Produk29 shifts Syro’s landscape to one of lounge funk rhythms and keyboard rolls whilst 4 bit 9d api+e+6 [126.26] stutters and pings with basslines crunching up tightly sounding like a hound from the deep is calling our name.
All this is good enough, but when we reach the center of the album things get REALLY exciting.
180db_ returns us to the warehouse with acid house familiarity and is a tune that is at once exhilarating and also deeply unsettling. It’s a much needed change of pace and it smacks you around the head making you woozy with glee and giddy with delight and as you try to regain your bearings he hits you again with the whip-crack bounce and destructive happiness of CIRCLONT6A [141.98][syrobonkus mix] a song so addictive that it should come with a government health warning. This is the one that DJ’s across the globe will be spinning for decades and it is one that will confuse and invigorate any dancefloor. Its pace lifts and slows and fly’s around your senses making them tingle with chemical likeness. For fellow travelers, CIRCLONT6A is the one that will remind us of those beautiful inner space journeys and communal gatherings when the sun shone all summer and there were no limits to what we could achieve.
fz pseudotimestretch+e+3 [138.85] then talks us down and gives you vital breathing space before you enter the home stretch of our journey. On our way out we are treated to 70’s jazz-funk and classic Jungle with s950tx16wasr10 [163.97][earth portal mix] nodding to classic cuts for the past like Origin Unknown’s seminal Valley of the Shadows.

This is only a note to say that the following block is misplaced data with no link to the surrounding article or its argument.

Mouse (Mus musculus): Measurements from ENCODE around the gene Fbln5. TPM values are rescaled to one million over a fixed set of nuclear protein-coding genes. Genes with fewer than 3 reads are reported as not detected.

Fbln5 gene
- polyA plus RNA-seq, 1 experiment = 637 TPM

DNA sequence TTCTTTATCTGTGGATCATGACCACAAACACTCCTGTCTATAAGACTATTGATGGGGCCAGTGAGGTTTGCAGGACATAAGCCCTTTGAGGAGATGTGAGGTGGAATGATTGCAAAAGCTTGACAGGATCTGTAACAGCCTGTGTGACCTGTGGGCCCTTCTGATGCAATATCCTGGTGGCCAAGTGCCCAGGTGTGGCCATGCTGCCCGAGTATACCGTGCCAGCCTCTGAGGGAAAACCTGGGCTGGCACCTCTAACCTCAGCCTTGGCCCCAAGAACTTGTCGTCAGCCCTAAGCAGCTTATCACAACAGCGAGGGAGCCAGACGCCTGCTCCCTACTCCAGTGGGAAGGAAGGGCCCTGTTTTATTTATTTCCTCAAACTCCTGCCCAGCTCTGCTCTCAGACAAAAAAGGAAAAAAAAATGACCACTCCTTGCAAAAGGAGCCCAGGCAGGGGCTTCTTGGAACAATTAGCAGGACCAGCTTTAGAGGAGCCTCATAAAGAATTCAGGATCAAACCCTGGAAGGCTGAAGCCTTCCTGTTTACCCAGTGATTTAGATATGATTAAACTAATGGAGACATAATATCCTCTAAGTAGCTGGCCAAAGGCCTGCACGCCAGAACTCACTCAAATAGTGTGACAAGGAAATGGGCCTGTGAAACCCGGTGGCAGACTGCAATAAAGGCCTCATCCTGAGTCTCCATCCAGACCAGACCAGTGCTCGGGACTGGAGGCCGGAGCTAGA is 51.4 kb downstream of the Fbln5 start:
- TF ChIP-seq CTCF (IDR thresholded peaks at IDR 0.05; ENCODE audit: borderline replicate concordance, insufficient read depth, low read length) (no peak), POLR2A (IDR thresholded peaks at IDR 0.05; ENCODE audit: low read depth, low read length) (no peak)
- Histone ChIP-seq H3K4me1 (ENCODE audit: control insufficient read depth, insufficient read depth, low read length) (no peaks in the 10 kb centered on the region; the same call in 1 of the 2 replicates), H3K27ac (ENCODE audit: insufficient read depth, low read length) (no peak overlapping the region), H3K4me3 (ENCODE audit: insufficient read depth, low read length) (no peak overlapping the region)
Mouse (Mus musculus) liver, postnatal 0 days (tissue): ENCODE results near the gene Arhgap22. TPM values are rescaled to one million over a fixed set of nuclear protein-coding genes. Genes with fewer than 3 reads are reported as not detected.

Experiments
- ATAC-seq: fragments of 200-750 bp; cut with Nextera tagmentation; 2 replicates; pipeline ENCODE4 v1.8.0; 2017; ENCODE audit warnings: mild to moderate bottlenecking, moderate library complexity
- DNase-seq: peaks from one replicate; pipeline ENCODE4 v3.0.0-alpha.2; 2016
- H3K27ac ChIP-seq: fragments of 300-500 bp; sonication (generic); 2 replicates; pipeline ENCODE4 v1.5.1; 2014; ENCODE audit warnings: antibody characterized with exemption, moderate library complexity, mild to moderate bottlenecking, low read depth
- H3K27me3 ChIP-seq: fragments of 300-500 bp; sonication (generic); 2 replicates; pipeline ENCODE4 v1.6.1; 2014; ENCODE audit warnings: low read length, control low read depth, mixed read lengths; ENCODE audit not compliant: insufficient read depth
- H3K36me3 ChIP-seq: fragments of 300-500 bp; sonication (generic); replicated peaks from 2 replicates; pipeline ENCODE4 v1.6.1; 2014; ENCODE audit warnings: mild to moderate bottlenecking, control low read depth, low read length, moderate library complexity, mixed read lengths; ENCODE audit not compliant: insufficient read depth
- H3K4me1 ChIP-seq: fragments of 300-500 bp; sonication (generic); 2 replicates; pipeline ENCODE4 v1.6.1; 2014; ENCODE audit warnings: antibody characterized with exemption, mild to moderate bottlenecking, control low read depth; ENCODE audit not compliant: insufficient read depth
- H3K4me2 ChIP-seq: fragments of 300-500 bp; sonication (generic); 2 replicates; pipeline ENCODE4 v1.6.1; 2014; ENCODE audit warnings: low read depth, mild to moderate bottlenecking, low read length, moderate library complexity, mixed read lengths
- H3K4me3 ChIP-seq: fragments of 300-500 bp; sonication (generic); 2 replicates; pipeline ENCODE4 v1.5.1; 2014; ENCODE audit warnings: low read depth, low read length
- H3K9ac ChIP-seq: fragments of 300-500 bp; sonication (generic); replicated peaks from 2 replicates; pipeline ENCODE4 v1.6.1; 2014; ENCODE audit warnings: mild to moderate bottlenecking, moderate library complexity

Syro then lets us go with the stunningly plaintive aisatsana  which harks back to previous works like ‘Avril 14th’ from the criminally underrated Drukqs (an album that is surely due a reappraisal)
When the final notes drift off into the ether we find ourselves back here on Earth trying to put the pieces back together from this most enjoyable journey.
Syro is not Aphex Twin’s most innovative work (why should it be?) but it is one of his warmest, sexiest, and inclusive releases making it an essential addition to one of the greatest catalogs of modern music.
It feels so good to have him back and with talks of six or seven albums all ready to go, maybe we won’t have to wait so long for another one. Then again, he may just decide to go back to the Analord series and releasing songs under pseudonyms because, let’s face it, James has always marched to the beat of his own drum and we have happily filed behind and followed him.
Welcome back sir, and welcome everyone to the world of Syro.